Here is a complete blip.tv video of the 6/14/10 public meeting on Exit 19. This video is 2 hours 17 minutes long and was recorded by Adam Cohen. The Massachusetts Department of Transportation and its consultants presented the current concepts under consideration (PDF, 34MB) and took questions from the audience. The concepts which incorporated three-story-tall “flyover” ramps did not appear to be popular with most of the audience. Concerns included noise, visual impact, land takings, and cost.
MassDOT projections of 1% traffic growth per year were challenged. Audience members observed that UMass is doing more and more teaching online, and that consumers are doing more of their shopping online.
The presenters estimate that the full-access interchange concepts (C15, C15A, C18) have the potential to shave two minutes off the time it takes to exit the highway and reach the center of downtown Northampton (see video starting at 1:17:00). These concepts are estimated to cost from $12.8 million to $35.0 million. The concepts preferred by the Project Advisory Committee (C12-C13C), are estimated to cost $3 million or less. The PAC includes local citizens.
MassDOT maintains a website on the project at www.interchange19.org.
Exit 19 Presentation for June 14 Meeting: Comparing the Concepts
In preparation for the June 14 public meeting on Exit 19 (6pm, Bridge Street School Cafeteria), the Massachusetts Department of Transportation has made available its presentation (PDF, 34MB) and Summer 2010 Fact Sheet (PDF) for download. This is a key meeting. All concerned citizens are urged to attend.
These slides from the presentation appear to show that Concepts 13A, 13B and 13C reduce delays to a similar extent as Concepts 15, 15A, 16, 17 and 18, but with a much lower impact on the surrounding neighborhood and a much lower cost.
Gazette: “Consultants air designs for Exit 19 improvements” (6/14/10)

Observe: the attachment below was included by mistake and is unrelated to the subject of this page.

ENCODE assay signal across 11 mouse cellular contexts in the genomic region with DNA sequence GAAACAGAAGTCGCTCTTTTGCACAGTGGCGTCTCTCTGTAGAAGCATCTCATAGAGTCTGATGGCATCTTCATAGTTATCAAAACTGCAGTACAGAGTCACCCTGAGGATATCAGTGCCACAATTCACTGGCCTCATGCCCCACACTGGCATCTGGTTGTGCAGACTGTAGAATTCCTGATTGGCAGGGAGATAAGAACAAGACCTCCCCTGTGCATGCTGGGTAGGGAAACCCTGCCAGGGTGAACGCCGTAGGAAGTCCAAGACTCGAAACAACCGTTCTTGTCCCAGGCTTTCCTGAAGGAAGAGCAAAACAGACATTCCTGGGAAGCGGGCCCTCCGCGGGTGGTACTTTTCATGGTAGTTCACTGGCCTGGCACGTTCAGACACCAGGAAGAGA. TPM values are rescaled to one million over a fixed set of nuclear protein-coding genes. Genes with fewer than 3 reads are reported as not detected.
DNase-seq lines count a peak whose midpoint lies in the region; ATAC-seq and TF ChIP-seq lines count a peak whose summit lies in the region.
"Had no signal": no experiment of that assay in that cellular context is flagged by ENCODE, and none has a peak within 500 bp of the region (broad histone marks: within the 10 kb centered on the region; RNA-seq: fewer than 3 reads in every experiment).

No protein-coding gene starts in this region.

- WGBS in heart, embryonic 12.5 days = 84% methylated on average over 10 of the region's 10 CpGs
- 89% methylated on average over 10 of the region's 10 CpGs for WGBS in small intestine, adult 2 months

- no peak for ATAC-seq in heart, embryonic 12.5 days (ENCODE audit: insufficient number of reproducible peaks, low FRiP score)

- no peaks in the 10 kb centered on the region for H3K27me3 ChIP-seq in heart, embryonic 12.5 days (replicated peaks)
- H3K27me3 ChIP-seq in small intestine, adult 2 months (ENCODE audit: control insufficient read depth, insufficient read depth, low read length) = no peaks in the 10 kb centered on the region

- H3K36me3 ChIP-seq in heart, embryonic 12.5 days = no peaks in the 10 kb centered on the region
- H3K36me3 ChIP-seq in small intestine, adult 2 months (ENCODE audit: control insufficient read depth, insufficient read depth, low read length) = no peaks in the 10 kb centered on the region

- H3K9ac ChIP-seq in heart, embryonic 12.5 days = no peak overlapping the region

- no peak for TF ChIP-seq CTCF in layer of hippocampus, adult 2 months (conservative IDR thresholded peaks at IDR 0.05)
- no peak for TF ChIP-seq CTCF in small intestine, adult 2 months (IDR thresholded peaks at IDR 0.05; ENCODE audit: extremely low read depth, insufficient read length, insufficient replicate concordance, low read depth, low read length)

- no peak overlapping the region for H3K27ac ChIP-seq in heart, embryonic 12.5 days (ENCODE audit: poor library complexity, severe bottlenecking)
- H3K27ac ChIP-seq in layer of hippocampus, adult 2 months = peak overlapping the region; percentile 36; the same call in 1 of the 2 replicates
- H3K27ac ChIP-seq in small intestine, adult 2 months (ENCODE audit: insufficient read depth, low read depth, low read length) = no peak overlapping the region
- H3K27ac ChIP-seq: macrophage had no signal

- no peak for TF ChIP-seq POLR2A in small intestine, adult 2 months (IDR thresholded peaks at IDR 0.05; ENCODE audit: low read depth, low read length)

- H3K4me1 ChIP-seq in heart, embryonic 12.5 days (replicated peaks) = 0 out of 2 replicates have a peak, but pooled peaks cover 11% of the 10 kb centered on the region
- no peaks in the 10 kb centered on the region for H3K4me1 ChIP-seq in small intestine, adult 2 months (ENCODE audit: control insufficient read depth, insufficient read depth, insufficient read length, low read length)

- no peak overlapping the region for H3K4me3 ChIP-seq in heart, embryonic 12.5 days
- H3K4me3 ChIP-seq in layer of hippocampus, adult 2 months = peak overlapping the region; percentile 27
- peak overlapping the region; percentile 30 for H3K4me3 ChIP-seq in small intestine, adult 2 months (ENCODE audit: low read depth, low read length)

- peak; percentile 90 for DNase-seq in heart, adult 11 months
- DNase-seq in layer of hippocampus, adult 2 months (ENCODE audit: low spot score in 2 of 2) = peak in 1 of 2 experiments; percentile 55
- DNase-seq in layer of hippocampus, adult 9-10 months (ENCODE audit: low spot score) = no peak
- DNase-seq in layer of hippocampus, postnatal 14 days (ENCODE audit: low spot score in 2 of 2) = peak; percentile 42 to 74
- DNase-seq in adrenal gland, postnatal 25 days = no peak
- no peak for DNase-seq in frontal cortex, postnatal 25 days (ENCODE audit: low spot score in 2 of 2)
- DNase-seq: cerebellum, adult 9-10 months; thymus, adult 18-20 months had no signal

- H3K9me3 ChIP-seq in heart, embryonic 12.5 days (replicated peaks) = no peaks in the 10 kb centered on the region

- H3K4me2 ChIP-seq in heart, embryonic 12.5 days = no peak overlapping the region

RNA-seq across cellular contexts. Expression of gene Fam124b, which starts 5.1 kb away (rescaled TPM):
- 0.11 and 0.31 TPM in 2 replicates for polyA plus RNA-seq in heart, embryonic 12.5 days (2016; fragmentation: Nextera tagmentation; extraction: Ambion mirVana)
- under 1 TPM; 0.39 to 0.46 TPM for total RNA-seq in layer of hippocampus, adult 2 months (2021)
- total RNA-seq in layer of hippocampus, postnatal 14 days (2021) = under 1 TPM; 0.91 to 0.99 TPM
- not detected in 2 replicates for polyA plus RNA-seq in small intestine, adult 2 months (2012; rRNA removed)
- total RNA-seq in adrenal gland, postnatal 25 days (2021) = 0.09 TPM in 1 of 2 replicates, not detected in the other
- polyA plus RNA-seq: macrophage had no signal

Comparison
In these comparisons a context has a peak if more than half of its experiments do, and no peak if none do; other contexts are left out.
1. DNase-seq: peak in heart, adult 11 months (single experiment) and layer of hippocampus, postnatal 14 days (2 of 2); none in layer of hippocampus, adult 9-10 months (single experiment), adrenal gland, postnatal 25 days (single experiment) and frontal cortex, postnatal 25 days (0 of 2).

The meeting, which drew more than 80 people to Bridge Street School’s cafeteria, involved a brief presentation of 12 different designs being considered by the Massachusetts Department of Transportation and drafted by TranSystems, a company from Kansas City, Mo., that has spent the last six months reviewing and updating traffic studies conducted in the last decade…
Before revealing its recommended design choice, [Project Advisory Committee] member Frank Werbinski said the committee’s aim was to find an alternative that closely matched the interchange’s current footprint, required the use of as little land as possible, was safest for pedestrians and cyclists and did not disrupt the floodplain or nearby agriculture…
…the group recommended concepts 12 and 13, the two cheapest designs.
Artvoice: “Too Many Stores” (5/27/10)
At the Urban Land Institute and at many other institutes and think tanks, and in the real-estate industry’s own publications, there’s a growing consensus that there is way, way too much square footage devoted to retailing…
Two market research specialists named Gruen, writing in the most recent volume of the Urban Land Institute’s cleverly titled journal Urban Land, wave the caution flag about retail stores. Mayors and other officials who are trying to revive downtowns in small cities, they warn, had better pay attention to some demographic shifts and behavioral changes in the post-recession world…
Internet retailing accounted for [six] percent of all sales in 2009, up from five percent in 2008. By 2013, Forrester Research, in another study, predicts the internet will jump to an eight percent share…
Video: May 10 Meeting of the Exit 19 Project Advisory Committee